“He had it all but he had nothing; made everybody else laugh but was miserable inside. I mean, it fits a certain picture or a certain image that the left has. Talk about low expectations and general unhappiness and so forth,” Limbaugh said.
Tiffany Mitchell told KMOV News 4 that she saw an officer inside a police vehicle wrestling with Brown through the car’s window before a shot rang out. That’s when she says that Brown began running away. Mitchell says the officer fired again and Brown raised his hands in the air before being fired upon until he was killed.
“The cop just continues walk up on him and shoot him until he goes all the way down,” she recalls. Mitchell also has new video, taken from her cell phone.
In many North County municipalities, it seems police run contests to see how many young black men you can pull over, flaunting the officers’ power and the motorists’ powerlessness. Our young men especially are regularly inconvenienced and humiliated while simply trying to get where they are going. The Missouri Attorney General annually releases a report, which no black person needs to read, that documents appalling disparities in how often black drivers are pulled over and searched, compared to white people, all over the state and the region.
But Michael Brown was not pulled over while driving. He was told to get out of the street while walking. For offering what was initially, according to an eyewitness, the mildest of resistance to a rude and unnecessary police order, this unarmed teen was shot in the middle of the day, and his bullet-riddled body left by police to lay in the street for hours, as if to provide a grisly example.
Robin’s sobriety was intact and he was brave as he struggled with his own battles of depression, anxiety as well as early stages of Parkinson’s Disease, which he was not yet ready to share publicly.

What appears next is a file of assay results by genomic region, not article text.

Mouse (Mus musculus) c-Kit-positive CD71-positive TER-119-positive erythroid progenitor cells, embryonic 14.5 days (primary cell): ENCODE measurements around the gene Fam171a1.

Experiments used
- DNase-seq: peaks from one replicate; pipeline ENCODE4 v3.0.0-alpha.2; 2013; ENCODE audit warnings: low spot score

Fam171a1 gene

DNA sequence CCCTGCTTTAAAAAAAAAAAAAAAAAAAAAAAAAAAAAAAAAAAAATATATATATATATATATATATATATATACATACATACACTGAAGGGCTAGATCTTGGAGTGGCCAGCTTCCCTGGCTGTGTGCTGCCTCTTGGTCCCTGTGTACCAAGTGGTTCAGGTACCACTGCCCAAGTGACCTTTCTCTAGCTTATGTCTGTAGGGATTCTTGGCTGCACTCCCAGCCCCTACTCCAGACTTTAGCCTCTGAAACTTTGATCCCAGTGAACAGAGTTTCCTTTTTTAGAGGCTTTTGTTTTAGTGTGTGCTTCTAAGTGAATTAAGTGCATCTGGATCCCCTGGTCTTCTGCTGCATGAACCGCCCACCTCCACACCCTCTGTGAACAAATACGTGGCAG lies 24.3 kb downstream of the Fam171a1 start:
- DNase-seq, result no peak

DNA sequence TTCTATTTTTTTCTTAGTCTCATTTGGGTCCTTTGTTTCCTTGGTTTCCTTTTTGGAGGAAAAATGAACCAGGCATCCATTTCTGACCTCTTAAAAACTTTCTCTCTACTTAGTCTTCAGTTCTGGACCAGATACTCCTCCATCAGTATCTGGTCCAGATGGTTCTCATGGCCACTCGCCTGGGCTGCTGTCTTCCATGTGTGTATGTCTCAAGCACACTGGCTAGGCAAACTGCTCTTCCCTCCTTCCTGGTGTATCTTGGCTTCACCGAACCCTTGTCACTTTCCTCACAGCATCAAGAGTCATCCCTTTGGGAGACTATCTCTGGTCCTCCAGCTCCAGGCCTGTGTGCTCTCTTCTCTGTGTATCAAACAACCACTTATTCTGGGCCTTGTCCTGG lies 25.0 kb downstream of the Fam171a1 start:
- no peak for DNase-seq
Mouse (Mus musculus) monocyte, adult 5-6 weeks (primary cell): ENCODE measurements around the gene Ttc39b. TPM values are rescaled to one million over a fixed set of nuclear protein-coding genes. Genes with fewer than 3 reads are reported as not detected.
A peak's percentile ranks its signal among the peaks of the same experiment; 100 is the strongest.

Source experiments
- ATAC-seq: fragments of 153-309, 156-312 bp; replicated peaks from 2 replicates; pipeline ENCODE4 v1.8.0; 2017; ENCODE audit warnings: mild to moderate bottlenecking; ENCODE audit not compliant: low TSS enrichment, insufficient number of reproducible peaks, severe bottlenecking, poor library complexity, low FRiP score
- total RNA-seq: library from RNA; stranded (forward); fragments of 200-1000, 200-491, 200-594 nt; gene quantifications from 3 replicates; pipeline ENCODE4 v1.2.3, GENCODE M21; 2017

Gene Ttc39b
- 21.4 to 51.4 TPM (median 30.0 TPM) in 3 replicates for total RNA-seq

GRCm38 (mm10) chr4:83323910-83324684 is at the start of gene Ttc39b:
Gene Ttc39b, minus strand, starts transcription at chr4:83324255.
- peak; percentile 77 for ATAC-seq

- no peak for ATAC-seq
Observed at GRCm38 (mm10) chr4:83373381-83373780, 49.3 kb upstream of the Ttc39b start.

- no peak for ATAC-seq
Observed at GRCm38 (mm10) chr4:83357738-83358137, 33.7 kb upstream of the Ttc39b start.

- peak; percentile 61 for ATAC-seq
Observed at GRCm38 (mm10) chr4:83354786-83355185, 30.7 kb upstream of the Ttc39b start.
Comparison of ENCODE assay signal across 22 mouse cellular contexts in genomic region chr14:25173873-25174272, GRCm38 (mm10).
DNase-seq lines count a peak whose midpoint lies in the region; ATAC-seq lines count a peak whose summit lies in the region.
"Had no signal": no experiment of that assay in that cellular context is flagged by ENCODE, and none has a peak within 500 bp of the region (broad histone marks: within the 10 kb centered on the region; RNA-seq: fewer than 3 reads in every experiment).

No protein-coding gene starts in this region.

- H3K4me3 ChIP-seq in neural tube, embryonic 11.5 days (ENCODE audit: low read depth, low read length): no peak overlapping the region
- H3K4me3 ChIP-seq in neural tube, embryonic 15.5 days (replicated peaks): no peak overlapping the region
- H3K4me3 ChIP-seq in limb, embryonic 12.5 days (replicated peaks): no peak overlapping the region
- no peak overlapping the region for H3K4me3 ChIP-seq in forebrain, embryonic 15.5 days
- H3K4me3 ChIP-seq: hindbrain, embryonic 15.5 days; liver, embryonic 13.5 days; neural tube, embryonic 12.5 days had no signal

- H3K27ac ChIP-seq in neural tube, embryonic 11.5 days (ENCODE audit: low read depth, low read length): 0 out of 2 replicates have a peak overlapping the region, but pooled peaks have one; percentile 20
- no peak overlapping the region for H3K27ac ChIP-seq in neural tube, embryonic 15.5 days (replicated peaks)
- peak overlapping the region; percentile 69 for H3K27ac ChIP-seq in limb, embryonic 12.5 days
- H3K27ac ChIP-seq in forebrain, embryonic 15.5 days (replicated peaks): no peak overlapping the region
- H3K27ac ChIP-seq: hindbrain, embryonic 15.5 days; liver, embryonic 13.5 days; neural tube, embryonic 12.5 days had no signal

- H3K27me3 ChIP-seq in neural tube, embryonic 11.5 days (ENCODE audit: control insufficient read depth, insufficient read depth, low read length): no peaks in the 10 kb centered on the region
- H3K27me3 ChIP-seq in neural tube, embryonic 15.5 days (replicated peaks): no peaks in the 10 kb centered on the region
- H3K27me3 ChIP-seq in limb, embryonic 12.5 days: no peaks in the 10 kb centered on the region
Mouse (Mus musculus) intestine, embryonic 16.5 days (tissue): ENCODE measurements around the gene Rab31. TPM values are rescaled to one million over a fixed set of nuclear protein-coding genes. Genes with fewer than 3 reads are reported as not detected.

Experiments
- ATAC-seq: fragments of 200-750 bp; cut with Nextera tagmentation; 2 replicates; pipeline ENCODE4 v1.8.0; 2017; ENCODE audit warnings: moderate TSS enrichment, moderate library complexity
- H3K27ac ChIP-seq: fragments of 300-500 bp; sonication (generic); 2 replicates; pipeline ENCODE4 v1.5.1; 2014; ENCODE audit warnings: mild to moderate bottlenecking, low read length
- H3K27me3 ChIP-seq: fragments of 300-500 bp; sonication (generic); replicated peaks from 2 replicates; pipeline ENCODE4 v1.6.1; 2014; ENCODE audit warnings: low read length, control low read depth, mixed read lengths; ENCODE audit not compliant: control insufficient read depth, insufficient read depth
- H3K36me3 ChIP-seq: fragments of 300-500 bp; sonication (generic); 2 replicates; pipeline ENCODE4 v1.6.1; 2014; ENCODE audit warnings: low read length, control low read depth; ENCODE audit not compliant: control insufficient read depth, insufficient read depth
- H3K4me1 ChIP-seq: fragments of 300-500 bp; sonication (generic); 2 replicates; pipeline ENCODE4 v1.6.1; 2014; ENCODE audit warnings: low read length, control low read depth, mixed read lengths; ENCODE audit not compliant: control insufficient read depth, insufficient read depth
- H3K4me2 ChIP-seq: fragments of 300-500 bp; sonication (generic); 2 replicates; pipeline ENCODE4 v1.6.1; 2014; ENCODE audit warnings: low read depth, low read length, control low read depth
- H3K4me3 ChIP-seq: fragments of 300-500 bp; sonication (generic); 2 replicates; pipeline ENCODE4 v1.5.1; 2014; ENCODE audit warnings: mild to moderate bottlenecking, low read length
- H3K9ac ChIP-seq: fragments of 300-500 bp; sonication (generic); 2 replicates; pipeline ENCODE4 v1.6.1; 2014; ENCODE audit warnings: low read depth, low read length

It is our hope in the wake of Robin’s tragic passing, that others will find the strength to seek the care and support they need to treat whatever battles they are facing so they may feel less afraid.”
If society fails to identify and process Ferguson as a major lesson then it will be guilty once again of the very action that caused the riot and the rage in the first place. The continued execution of unarmed, young African American men is a crime that nobody should support, whether directly or indirectly. It should be condemned as a crime against state-agents and prosecuted accordingly. However, studies continue to show that when it comes to perceptions of justice, law enforcement, and dangerousness, whites, in particular, continue to believe that Blacks are dangerous and criminal, and therefore deserving of harsher treatment. It is these attitudes that prevent change from occurring. So long as the majority believes in the legitimacy of differential law enforcement, ostensibly based on myths of Black criminality, police will continue to be justified in responding disparately to African Americans, which to many African Americans includes the outright execution of unarmed, innocent, Black males.